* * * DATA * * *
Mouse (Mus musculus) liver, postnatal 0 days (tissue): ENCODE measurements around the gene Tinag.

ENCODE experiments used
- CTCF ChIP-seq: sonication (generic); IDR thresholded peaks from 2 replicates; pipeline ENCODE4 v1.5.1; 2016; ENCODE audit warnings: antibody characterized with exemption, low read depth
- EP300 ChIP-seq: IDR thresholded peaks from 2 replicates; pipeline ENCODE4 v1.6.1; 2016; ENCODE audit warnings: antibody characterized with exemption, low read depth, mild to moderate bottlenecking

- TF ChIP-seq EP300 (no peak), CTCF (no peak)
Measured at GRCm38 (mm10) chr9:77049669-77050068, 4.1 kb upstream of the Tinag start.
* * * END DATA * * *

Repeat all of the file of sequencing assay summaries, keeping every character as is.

Mouse (Mus musculus) liver, postnatal 0 days (tissue): ENCODE measurements around the gene Tinag.

ENCODE experiments used
- CTCF ChIP-seq: sonication (generic); IDR thresholded peaks from 2 replicates; pipeline ENCODE4 v1.5.1; 2016; ENCODE audit warnings: antibody characterized with exemption, low read depth
- EP300 ChIP-seq: IDR thresholded peaks from 2 replicates; pipeline ENCODE4 v1.6.1; 2016; ENCODE audit warnings: antibody characterized with exemption, low read depth, mild to moderate bottlenecking

- TF ChIP-seq EP300 (no peak), CTCF (no peak)
Measured at GRCm38 (mm10) chr9:77049669-77050068, 4.1 kb upstream of the Tinag start.